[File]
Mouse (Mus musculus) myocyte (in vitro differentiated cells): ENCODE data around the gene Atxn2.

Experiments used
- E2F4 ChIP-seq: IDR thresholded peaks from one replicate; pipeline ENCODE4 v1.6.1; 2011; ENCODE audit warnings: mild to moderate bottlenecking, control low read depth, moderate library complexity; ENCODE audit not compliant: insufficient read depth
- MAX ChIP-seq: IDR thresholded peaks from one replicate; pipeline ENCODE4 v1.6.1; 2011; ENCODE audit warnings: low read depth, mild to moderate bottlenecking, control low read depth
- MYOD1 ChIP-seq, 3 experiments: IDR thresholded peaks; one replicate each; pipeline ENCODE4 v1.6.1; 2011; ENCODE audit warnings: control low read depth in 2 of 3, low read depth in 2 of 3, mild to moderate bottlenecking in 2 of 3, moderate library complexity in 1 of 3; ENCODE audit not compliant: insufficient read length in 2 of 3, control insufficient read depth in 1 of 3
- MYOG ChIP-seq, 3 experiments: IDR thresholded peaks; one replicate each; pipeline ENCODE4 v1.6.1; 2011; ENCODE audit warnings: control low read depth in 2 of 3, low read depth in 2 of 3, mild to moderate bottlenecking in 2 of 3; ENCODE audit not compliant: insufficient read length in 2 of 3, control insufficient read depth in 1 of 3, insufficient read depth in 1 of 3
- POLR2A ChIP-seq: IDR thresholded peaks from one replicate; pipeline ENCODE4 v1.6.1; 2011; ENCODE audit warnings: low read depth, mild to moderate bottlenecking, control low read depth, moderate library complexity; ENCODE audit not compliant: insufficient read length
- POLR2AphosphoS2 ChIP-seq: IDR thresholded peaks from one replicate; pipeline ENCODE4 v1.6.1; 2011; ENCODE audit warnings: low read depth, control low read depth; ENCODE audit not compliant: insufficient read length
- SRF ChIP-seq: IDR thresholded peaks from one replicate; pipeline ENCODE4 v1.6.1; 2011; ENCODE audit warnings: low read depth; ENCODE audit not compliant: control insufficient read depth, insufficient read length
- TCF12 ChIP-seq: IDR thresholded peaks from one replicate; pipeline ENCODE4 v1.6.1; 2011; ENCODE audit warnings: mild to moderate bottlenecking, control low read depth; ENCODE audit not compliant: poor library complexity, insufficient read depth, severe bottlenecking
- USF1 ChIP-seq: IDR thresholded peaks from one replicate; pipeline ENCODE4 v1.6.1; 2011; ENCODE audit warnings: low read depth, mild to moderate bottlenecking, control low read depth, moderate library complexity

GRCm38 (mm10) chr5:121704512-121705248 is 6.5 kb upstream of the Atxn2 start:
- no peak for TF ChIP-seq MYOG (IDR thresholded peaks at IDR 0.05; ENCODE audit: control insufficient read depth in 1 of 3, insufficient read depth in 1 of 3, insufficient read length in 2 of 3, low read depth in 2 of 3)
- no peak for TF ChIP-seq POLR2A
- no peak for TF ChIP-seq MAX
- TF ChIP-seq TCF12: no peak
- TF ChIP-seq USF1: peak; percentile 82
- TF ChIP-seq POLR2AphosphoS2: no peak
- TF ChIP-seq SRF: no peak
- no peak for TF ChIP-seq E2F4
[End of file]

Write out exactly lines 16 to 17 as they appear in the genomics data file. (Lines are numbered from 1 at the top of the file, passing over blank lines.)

- TF ChIP-seq TCF12: no peak
- TF ChIP-seq USF1: peak; percentile 82